A pro-ISIS media group continued its online verbal jihad against the Vatican and Christmas today with a threat accompanied by an image of a jihadist and a wolf overlooking St. Peter’s Square.
On Tuesday, the Wafa’ Media Foundation released an image of smoke rising from Rome with a fighter jet overhead and a jihadist standing next to the sort of makeshift armored vehicle ISIS uses for suicide bombings in Iraq and Syria. “The date is approaching o worshippers of the cross,” states the message on the image.
The ISIS magazine Rumiyah — or Rome, reflecting the group’s apocalyptic vision and ultimate plans to sack the Vatican — hasn’t published a new issue since September. Their early e-book detailing the Rome conquest strategy predicted mob bosses would put up tough resistance: “There is no doubt that if Muslims want to take over Italy, the Islamic State European fighters will have to ally with other militias to fight the Mafia before the conquest of Rome.”
Today, Wafa’ released the Vatican “wolf” image, with a backpack, rocket-propelled grenade and rifle at the jihadist’s side as storm clouds gather over a twilight St. Peter’s Square.
In a message to fellow jihadists, the group notes that “the crusaders’ feast is approaching.”
The message ran on with no punctuation: “Their convoys will crowd itself in front of you prepare and plan for them show them the meaning of terrorism kill them and do not hold back with your blood the reward is paradise and let them know that you are from an ummah [Muslim community] where mountains bow down to we will not forget our revenge for every drop of blood that they have shed we will not exclude the young, elderly or women you are all in the crosshairs of our arrows and what is about to come is more even worse.”
Last week, the group released a “beheading” image of Pope Francis, with a jihadist standing over the orange-jumpsuited body of a prisoner with his hands behind his back, chest-down on the ground on a dirt street. The terrorist, clad in khaki with a white scarf covering his face, held a knife in one hand and touched the head that looked like Pope Francis — propped on the back of the body — with his other hand.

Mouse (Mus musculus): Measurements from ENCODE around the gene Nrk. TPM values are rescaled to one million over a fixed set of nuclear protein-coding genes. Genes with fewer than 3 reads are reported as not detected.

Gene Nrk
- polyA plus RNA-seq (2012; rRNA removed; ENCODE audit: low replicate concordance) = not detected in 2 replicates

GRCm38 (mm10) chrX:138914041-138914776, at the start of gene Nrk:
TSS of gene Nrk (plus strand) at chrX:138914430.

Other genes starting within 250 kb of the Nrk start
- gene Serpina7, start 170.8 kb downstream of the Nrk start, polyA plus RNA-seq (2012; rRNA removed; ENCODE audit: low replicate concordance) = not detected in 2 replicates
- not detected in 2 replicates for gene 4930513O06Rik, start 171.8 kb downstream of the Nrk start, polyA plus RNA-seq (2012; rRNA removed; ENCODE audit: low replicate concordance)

“Jorge Mario Bergoglio,” the pope’s name, was written next to the head.
The previous week, Wafa’ circulated a poster depicting a vehicle moving toward the Vatican with a cache of weapons, vowing “Christmas blood.”
“So wait…” were the only other words on the image, an illustration showing the point of view of an unseen driver as his BMW approached St. Peter’s Basilica in the evening with an unobstructed view driving down Via della Conciliazione. In the passenger seat: a rifle, a handgun and a backpack. In the rearview mirror, a masked face.
ISIS followers have favored attacks during the holiday season, with the 2015 attack on a San Bernardino County Christmas party by Syed Rizwan Farook and Tashfeen Malik as well as last December’s truck attack on the Berlin Christmas market by Anis Amri.
The Wafa’ Media Foundation recently released a PR poster titled “The Specter of Terrorism,” stating in English, “You will pay very expensive price for your war on Islam.” The message added: “We will take revenge for the blood of Muslims on your land, we will kill the young before the older watch this.”
The Wafa’ posters are circulated largely on Telegram. One recent release was labeled “Manhattan” with a backdrop of burning, crumbling skyscrapers and a semi-truck. “O worshippers of the cross in USA,” the poster stated. “Our lone wolves will come to you from where you do not know and we will terrorize you wherever you are and we will show you multitudes of terror and pain that you showed to the Muslims, and what is coming is more bitter and greater.”
In early October, Wafa’ called for lone wolf attacks in the style of the Las Vegas mass shooting. They also lauded the June 2016 Pulse nightclub shooting after Omar Mateen’s attack, and recently circulated posts showing soccer stars being killed or tortured by terrorists in a threat to the 2018 World Cup.
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